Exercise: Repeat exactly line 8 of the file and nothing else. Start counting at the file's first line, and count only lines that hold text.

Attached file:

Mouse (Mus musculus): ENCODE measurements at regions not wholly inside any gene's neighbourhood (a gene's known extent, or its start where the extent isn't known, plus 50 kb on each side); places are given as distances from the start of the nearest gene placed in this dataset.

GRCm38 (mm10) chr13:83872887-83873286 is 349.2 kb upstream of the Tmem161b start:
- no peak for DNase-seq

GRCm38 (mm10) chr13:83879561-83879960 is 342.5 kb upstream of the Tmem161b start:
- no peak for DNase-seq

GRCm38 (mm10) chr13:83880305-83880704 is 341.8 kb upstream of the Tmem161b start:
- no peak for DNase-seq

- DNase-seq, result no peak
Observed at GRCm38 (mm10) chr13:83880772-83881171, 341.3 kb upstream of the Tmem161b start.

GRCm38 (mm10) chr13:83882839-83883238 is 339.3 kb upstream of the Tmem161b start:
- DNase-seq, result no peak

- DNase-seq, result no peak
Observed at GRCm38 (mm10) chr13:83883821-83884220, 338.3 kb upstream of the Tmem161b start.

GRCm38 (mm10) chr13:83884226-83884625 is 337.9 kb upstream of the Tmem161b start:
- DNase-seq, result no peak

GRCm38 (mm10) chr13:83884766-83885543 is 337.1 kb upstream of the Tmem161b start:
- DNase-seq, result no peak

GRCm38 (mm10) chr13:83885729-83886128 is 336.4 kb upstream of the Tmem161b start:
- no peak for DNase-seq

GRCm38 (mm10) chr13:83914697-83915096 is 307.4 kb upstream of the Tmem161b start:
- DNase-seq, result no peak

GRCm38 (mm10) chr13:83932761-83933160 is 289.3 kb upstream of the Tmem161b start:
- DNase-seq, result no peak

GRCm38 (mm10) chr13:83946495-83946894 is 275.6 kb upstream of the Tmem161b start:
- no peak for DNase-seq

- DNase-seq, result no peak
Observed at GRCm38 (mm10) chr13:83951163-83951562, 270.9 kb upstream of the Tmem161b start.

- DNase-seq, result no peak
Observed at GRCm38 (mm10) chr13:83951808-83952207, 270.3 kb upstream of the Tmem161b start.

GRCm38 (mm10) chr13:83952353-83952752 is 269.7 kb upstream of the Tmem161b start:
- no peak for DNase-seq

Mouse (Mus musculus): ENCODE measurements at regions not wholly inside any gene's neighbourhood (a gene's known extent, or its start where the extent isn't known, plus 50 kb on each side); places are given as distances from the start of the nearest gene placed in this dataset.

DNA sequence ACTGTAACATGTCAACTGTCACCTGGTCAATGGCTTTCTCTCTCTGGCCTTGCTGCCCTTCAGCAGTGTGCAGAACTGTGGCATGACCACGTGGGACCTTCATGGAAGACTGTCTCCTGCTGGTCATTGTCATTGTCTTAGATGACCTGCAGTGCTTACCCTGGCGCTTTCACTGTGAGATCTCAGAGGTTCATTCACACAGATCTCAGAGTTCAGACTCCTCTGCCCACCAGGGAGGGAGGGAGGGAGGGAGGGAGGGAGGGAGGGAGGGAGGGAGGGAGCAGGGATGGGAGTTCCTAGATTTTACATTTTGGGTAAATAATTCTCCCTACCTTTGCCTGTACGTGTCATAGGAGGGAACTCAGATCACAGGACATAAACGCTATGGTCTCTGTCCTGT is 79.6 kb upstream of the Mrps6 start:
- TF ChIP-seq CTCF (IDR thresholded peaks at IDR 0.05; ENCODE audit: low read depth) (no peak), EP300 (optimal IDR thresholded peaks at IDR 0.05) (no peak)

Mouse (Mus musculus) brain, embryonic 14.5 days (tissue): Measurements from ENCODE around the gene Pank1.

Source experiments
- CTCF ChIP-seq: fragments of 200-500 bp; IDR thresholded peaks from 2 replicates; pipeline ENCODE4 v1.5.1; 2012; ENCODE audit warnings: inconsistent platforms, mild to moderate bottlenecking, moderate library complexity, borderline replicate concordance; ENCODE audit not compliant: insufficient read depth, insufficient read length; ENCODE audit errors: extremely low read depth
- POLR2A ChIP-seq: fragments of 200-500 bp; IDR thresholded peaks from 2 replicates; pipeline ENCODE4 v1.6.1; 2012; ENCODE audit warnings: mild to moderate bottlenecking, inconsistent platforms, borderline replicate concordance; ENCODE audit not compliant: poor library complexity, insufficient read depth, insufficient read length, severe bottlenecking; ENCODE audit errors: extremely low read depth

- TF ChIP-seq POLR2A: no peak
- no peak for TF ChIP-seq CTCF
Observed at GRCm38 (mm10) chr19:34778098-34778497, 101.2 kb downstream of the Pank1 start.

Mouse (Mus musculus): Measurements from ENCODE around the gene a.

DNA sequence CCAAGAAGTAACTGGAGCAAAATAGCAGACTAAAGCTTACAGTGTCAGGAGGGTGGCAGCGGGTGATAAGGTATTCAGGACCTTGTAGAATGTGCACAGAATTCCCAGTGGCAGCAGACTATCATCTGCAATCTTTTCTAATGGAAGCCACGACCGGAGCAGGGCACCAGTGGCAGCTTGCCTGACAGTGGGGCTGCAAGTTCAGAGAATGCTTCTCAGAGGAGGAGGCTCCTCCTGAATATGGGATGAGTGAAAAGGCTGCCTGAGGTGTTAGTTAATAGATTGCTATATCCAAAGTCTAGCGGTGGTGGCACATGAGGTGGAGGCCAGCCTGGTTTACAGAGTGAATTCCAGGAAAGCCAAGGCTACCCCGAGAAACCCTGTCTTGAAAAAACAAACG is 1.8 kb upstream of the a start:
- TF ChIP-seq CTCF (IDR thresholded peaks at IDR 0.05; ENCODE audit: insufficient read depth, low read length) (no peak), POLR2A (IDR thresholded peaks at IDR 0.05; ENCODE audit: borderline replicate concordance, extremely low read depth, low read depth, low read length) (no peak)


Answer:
- DNase-seq, result no peak